The trick is collecting the data. How do we get our hands on a large set of playlists? To their great credit, Spotify has a wonderful API that lets you get info on songs, artists and playlists. It does not, however, grant access to a dump of (public) playlists, which would be the ideal input for this project.

The workaround I use, is to search for words in the title of playlists. We start with the word 'a'. This will return a thousand playlists containing the word 'a'. We store those. Then we count for all playlists scraped so far, how often we see any of the words in the titles of those playlists. We pick the word that appears most often that we haven't searched for. Rinse and repeat. So after 'a', you'll see 'the', 'of' etc. After a while 'greatest' and 'hits' appear.

It works and quickly returns a largish set of public playlists. It's not ideal in that it is hardly a natural way to sample playlists. For example, by searching for the most popular words, chances are you'll get the most popular playlists. The playlists returned also seemed very long (hundreds of songs), but maybe that's normal.

Next up: get the tracks that are actually in those playlists. Thanks to Spotify's API, that's quite simple. Just keep calling:

res = session.user_playlist_tracks(owner_id,  playlist_id,
    fields='items(track(id, name, artists(name, id), duration_ms)),next')
There's a bunch of parsing, boiler plate and handling timeouts etc to make it work in practice, but it's all fairly straight-forward.

Once we have the training data, building the model is also quite easy. I throw out playlists that are too long or that have only songs from one artist and the model is trained with a lowish number of dimensions. To make this accessible online, I import the song vectors into postgres. Recommending music then becomes as simple as this sql statement:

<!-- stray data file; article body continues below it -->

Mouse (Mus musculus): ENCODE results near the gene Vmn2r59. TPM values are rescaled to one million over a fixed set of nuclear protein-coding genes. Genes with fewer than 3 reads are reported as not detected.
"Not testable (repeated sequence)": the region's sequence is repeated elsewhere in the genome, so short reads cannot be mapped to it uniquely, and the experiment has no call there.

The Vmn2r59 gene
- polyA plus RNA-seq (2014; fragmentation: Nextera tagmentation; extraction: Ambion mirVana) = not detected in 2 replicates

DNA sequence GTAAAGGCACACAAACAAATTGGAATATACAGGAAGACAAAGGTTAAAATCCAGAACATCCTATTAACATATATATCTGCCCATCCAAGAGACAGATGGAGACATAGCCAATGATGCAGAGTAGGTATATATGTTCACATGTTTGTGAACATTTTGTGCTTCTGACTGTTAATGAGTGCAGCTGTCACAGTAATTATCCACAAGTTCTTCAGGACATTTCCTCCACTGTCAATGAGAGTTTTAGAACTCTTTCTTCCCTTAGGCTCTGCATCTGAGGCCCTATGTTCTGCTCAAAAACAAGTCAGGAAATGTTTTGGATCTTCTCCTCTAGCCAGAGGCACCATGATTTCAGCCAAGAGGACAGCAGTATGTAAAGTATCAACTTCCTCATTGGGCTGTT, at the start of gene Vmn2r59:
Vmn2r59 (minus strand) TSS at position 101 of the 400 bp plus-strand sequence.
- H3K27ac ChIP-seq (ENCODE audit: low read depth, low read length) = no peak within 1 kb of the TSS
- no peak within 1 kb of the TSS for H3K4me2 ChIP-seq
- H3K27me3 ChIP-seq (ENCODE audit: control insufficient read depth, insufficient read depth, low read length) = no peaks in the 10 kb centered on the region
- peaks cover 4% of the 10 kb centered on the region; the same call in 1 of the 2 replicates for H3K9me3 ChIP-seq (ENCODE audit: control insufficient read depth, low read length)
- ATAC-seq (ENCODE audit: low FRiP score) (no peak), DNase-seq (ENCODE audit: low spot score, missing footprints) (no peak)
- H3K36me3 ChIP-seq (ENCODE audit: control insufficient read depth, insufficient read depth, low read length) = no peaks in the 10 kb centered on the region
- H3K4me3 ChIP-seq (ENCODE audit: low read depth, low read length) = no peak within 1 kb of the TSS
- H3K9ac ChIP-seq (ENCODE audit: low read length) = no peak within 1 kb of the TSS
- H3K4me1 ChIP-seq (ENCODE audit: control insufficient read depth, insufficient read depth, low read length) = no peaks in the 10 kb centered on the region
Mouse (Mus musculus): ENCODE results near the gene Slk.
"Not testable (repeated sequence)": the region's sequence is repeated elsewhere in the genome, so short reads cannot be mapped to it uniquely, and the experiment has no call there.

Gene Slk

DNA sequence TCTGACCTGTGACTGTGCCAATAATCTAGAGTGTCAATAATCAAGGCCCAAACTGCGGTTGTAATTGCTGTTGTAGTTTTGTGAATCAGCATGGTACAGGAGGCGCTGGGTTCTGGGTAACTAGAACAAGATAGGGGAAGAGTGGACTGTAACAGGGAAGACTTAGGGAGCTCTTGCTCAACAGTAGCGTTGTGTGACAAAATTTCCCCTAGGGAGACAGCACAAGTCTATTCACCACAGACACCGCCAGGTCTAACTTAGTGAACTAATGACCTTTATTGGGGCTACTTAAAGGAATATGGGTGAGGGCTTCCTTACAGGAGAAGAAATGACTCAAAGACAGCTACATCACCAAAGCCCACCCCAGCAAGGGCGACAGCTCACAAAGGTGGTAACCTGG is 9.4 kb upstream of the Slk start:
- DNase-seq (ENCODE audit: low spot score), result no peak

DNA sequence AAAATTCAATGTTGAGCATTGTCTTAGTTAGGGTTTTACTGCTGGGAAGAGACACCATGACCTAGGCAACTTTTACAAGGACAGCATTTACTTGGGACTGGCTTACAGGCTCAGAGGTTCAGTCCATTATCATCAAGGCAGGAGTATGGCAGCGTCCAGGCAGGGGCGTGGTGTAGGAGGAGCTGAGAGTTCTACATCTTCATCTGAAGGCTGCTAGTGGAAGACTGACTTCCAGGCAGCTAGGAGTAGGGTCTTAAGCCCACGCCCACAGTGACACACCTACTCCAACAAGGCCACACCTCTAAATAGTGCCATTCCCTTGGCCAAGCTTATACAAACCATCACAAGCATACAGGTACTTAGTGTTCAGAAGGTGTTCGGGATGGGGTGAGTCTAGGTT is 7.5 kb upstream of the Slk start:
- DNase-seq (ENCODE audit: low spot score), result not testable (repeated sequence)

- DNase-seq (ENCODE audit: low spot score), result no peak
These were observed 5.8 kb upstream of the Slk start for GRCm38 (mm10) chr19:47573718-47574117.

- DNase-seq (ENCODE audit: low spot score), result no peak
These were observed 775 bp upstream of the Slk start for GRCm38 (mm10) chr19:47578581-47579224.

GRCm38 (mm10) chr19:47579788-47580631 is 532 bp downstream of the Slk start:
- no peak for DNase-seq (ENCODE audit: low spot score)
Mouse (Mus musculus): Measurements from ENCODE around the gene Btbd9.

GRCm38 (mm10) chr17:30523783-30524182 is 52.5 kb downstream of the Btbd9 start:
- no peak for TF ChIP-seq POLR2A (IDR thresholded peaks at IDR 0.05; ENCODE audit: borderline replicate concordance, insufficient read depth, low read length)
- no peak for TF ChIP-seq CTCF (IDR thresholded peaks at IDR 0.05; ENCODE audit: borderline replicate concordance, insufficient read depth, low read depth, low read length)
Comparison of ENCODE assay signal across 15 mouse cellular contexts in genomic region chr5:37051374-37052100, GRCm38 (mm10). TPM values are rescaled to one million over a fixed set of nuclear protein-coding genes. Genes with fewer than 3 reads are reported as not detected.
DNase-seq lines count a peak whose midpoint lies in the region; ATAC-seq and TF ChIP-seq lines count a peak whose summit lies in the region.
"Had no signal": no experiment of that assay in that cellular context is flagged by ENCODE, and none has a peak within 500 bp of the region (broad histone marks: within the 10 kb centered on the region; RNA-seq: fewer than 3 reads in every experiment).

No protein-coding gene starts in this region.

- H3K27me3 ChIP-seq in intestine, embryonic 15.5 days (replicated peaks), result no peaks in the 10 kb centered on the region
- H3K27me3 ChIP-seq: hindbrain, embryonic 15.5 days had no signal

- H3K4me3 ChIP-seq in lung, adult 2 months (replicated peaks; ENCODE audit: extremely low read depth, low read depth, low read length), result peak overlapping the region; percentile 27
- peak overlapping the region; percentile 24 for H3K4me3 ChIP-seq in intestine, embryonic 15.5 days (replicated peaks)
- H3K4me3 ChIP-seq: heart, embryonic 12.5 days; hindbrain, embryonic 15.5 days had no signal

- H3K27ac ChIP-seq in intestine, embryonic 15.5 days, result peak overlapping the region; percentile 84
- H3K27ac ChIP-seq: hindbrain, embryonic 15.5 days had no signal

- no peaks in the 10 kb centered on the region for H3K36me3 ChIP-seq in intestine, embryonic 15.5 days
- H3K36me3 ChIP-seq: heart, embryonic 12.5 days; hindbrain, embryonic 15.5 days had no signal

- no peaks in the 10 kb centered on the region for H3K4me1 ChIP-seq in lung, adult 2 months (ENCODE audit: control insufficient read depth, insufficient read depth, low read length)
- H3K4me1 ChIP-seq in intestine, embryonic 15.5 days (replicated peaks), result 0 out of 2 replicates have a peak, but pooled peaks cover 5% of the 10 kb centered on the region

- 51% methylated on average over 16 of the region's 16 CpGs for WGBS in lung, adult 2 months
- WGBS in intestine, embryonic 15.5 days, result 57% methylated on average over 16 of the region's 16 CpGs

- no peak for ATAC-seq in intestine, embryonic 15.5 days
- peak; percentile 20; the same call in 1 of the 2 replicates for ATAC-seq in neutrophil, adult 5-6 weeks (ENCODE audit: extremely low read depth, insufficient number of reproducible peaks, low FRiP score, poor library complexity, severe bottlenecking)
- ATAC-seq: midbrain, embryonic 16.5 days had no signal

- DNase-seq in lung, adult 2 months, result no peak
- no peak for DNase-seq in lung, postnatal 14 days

SELECT song_id, song_name, artist_name, 
       cube_distance(cube(vec), cube(%(mid_vec)s)) as distance
FROM song2vec ORDER BY distance
Where mid_vec is the vector representing the song that was used as an input, or the middle of a set of vectors if multiple songs were provided. 

How does it perform? Well, you can try for yourself, but I think it works pretty well!

There's a lot of room for more experiments here, I think. Building an artists only model would be a simple extension. Looking at the meta information of the songs and using it to build classifiers might also be interesting. Even more interesting would be to look at the actual music and see if there are features in the wave patterns that we can map onto the song vectors.

Tuesday, November 22, 2016

Calculating the set of universal numbers

Frederick II allegedly tried to find out what the universal language of humanity was, by depriving a bunch of young children from any language input. He expected them to start speaking Latin, Greek or maybe whatever Adam and Eve spoke in paradise. Instead they went insane.